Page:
• "Flush out the details." I will, however, be glad to flesh them out, since that sounds so much more positive.

  • "Get our arms around it," or, "Throw a rope around it." (I especially like the imagery of this one when used to describe either an executive decision-making process or a problem with a large server.)

  • "Make it transparent."

  • "Going forward...."

  • "Take it offline," unless, of course, I'm actually talking about taking something off of a network.

  • "Eating our own dog food."

Some things I can't bear to part with yet, but will promise to use sparingly:
  • "Herding cats." Too apt to my current role. Plus, not being a big cat fan, I kind of like the image of driving them across the range. And the branding.

  • "Proactive." I realize that this was made up because it sounded better opposite "reactive," but saying, "be active about it," just doesn't cut it. Maybe I'll try "plan ahead."

In general, I pledge to say what I mean, mean what I say, and be satisfied with using the old words in interesting ways rather than making up new ones. Maybe the refreshing change will get people's attention.

Thursday, April 10, 2003

Living and working in Boston/Cambridge is kind of like being in college forever, except the money flows in the opposite direction. You still interact with all the same personality types:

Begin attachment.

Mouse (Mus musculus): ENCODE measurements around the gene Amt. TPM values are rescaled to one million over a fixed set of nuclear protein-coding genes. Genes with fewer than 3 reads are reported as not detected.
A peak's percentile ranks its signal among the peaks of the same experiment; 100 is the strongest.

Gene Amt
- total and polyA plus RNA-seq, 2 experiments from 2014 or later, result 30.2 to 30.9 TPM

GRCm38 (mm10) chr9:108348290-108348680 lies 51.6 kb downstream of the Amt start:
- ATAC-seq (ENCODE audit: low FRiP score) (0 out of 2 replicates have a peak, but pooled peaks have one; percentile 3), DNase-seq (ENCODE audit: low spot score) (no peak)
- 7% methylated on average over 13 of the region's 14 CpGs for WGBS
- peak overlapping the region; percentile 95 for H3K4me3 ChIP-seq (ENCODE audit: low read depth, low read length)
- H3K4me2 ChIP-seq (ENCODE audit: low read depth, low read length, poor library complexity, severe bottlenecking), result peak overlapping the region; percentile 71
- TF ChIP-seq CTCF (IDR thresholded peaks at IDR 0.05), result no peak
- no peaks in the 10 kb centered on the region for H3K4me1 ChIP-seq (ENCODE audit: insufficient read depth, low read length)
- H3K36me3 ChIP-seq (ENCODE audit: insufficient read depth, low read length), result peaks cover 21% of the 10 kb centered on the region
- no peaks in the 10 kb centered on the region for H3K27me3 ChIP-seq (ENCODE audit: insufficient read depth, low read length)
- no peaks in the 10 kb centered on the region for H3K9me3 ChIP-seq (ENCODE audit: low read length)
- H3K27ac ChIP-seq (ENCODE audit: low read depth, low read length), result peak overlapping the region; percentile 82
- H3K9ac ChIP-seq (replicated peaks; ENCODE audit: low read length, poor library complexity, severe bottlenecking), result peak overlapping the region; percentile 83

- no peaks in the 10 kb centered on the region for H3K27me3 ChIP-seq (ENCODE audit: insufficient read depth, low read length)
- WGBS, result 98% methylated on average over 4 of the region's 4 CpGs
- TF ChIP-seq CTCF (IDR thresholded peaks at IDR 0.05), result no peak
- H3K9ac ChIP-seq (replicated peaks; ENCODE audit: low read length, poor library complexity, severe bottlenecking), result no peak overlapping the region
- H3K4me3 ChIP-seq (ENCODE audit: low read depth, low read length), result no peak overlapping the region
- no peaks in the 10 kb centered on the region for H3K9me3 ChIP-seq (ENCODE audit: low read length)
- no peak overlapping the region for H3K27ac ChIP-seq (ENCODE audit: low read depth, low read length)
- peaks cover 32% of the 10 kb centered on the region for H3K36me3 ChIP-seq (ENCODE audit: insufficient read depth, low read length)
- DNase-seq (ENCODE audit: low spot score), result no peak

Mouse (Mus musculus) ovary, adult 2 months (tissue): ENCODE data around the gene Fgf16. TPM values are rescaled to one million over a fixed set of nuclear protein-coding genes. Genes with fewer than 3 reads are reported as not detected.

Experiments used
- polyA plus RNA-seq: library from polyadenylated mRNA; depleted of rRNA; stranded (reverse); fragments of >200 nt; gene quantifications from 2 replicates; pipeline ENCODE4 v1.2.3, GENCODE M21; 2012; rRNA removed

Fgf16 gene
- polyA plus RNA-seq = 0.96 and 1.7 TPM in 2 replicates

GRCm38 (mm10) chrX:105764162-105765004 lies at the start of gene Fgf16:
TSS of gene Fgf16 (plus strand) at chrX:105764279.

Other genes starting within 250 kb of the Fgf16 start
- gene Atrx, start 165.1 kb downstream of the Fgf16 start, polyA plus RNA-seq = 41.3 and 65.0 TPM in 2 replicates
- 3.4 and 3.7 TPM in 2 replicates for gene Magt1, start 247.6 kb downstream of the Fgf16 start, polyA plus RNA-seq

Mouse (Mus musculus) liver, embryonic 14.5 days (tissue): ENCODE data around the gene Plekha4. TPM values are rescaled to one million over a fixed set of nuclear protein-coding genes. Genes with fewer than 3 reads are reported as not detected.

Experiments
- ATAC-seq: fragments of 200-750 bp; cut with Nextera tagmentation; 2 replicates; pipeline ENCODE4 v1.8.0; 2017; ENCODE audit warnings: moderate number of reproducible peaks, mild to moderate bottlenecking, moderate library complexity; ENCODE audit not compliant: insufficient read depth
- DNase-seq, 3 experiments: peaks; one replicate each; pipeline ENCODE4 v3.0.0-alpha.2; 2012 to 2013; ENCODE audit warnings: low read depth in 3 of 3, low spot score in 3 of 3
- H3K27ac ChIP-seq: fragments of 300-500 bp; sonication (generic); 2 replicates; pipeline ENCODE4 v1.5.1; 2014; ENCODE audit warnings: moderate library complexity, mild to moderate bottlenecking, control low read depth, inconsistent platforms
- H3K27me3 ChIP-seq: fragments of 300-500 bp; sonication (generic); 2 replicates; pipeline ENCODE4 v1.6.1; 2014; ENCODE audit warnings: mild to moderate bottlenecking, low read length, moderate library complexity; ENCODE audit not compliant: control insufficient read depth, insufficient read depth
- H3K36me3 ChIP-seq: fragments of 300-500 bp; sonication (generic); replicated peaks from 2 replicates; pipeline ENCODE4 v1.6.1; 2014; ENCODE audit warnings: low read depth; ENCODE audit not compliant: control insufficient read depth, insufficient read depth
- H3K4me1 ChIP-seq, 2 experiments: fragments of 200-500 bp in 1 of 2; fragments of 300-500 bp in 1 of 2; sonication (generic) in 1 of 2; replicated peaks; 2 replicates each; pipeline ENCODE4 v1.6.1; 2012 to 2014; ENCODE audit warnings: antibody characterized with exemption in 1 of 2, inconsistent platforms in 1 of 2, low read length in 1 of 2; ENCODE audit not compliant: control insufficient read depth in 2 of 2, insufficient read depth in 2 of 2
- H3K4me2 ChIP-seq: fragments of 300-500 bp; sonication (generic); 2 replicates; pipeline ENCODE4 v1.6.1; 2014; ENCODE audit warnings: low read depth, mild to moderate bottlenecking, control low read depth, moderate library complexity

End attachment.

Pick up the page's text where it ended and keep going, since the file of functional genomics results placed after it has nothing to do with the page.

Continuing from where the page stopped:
• The software engineer who's really a musician/author/stand-up comic, and is just hanging in with this programming thing until the other career takes off.

  • The guy who everyone assumes must be a genius, because why else would he show up to work dressed like Robin Hood/the Borg/Batman?

  • The brooding, perpetually upset libertarian/vegetarian/human secularist who will protest anything as long as the majority of America agrees with it, and who demands her/his right to free speech as long as it agrees with his/her views.

  • The throwback who still thinks the 60's and early 70's were the greatest time in history, mainly because back then he wasn't the only one still smoking pot.

You get to have all the same conversations, too, only now it's by email, generally in front of a large virtual audience of people who wish you would just shut up and go away:

  • Should [fill in the blank] be allowed in the workplace, even if it offends someone (as everything always does)?

  • Is it morally right to support a government that allows [fill in the blank]?

  • What's really in that burrito?

  • Who will be the first to go on a berserker killing spree first, the guy who never makes eye contact and only eats cold rice, or the one who keeps shouting at his chair? And when they snap, will they kill the guy who always sings along with Culture Club on his headphones first?

OK, maybe that last one is only at my office.

Things I have learned about myself in recent weeks:

  1. While I like the idea of starting to write again, I don't necessarily sit down to do it, especially if I get a new game to play.

  2. Icewind Dale, while lacking the depth of the Baldur's Gate series, can be just as addicting.

  3. Given the opportunity, I will go for a week or more at a time on fewer than six hours of sleep a night, to guarantee that I get some time to myself.

Trying this blogging thing again, and hoping that this time I keep it up...